Issue No. 1, Summer 2012

The Silence of the Siren

“Now the Sirens have a still more fatal weapon than their song, namely their silence. And though admittedly such a thing never happened, it is still conceivable that someone might possibly have escaped from their singing; but from their silence certainly never.” – Franz Kafka

She’s got no fins, no tail either.
Just that mouth, red cherry halves split
into hearts. Just that set of lungs that
let her breathe under this teeming
sea of men who come

to the dance floor, sway and bow
before her feet, worship those tiny
white toes peeking from leather,
kiss those arches planted
on knifed heels. What comes

out of those lungs isn’t music,
isn’t sound. You can’t call it song.
That’s too worldly, too solid, too plain.
It’s breath, life blood, spilled out for coin.
Years ago, she came

from a different ocean, drowning
for attention, adoration, love.
Now, she wiggles her hips, lets a
slip of white thigh surface beneath
her glittered green dress. Come

dry land or high water, she’s made it
till closing time, that long dark walk
to the back row, where she puts her feet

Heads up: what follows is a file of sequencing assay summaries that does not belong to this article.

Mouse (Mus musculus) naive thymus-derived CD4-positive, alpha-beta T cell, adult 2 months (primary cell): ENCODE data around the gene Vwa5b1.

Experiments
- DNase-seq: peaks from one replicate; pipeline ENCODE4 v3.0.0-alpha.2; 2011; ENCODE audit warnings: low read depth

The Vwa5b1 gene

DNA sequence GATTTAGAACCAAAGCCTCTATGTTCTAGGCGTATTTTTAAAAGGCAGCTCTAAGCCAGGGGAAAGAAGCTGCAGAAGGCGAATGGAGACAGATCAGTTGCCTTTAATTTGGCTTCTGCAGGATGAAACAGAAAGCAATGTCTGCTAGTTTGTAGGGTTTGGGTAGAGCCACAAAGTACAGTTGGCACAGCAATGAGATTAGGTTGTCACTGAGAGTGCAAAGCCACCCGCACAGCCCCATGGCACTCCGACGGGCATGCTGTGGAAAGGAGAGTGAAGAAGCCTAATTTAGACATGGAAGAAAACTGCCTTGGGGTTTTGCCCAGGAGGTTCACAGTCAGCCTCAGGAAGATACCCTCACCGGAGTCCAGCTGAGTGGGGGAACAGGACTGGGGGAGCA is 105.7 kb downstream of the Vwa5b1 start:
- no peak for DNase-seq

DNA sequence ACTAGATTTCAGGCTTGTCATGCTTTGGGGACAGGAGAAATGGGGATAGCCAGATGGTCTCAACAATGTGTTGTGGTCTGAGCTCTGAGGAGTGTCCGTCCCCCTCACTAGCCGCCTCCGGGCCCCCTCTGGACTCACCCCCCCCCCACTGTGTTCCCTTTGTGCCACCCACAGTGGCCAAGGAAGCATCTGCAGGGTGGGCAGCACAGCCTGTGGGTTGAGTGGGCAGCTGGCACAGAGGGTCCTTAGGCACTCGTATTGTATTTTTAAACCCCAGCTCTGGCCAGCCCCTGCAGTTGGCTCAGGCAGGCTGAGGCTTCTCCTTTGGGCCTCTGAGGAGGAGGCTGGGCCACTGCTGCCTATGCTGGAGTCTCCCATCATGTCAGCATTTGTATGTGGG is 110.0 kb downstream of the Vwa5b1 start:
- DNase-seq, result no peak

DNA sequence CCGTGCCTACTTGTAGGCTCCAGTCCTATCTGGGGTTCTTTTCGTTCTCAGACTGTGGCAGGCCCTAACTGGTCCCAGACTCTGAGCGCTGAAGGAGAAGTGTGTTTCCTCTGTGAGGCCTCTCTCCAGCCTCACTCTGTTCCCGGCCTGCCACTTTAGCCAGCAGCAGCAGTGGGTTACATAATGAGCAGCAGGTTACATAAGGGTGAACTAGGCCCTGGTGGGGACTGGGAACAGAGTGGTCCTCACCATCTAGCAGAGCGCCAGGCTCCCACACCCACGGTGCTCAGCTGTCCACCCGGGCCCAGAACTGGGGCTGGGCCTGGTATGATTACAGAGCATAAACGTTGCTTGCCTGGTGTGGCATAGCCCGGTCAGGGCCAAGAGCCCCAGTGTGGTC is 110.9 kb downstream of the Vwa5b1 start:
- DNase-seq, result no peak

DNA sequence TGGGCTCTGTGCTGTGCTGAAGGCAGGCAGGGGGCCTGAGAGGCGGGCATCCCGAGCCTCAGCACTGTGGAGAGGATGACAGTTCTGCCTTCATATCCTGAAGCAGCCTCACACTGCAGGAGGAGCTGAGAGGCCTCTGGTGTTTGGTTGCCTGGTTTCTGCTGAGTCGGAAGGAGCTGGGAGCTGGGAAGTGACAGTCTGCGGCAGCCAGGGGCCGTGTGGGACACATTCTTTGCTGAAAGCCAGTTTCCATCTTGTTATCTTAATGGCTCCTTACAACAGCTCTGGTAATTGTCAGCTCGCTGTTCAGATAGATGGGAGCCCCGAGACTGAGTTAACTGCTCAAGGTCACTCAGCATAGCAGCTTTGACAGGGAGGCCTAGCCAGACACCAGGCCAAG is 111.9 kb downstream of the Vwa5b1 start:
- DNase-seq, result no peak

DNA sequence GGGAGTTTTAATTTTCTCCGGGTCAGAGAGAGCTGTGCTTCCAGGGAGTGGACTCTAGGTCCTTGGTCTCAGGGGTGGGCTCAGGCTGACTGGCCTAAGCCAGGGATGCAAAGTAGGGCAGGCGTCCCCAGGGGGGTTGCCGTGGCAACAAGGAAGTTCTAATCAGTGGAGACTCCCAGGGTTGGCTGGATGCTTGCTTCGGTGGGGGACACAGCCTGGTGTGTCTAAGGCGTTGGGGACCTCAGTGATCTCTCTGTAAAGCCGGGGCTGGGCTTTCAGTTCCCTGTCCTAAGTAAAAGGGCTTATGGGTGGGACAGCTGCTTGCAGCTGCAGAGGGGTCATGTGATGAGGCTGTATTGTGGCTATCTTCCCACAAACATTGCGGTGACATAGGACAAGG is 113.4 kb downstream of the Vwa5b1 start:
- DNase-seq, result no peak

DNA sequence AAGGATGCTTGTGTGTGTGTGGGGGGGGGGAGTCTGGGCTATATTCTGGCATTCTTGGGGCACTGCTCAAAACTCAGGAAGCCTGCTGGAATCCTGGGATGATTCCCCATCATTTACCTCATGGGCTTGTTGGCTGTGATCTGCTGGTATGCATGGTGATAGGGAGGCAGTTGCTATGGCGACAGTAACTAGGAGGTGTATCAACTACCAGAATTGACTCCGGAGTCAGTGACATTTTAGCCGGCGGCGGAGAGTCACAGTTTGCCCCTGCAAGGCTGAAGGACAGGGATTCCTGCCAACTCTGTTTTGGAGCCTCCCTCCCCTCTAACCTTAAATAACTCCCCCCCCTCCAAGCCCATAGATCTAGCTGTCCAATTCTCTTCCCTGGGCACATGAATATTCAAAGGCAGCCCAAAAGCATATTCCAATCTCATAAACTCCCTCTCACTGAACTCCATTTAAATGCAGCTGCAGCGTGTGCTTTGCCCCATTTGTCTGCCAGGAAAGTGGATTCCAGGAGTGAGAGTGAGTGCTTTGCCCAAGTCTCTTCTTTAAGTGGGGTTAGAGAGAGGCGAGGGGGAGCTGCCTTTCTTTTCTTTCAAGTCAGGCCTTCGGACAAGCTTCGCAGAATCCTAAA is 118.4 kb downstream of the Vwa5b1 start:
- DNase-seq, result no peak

on the back of a chair, begins that long
slow process of coming

down. Cigarette. Lighter. Soaking her
tongue in a straight glass of gin
until it’s so numb it can’t remember
the words. In the rest, the silence,
she becomes.

* * *

Tangled

I understand a little something about hair; the way it catches light, effulgent,
diffident, indulgent. Big words for nothing more than dead strands of sorrow.

Why else cut them, all the time? I shed my locks every seven and a half days to rise from the burial chair, reborn into plaits and streams.

I like the way you look at me.

It doesn’t last. Dig me up in a hundred years and there will be an alabaster cage of rib and shin, the bowl of pelvis, maybe a thin bit of pinky bearing silver circles.

You want something that’s forever? Love the thick of my femur, the process of calcification. Love the edgeway of my inner ear bone, how it resonates

with crow cries. Kiss the edges of my finger bones, the dimpled hollows of my sockets. The soul is a slippery thing, as soft and fine as down.

Golden scales are not enough. Asps bear no bones to remember them by.
Enough of anything can kill you while I sleep. It’s the teeth you want,
in the end.


Shanna Germain’s stories, poems and essays have appeared in places like Absinthe Literary Review, Best American Erotica, Best Erotic Romance, Pank, Storyglossia, and more.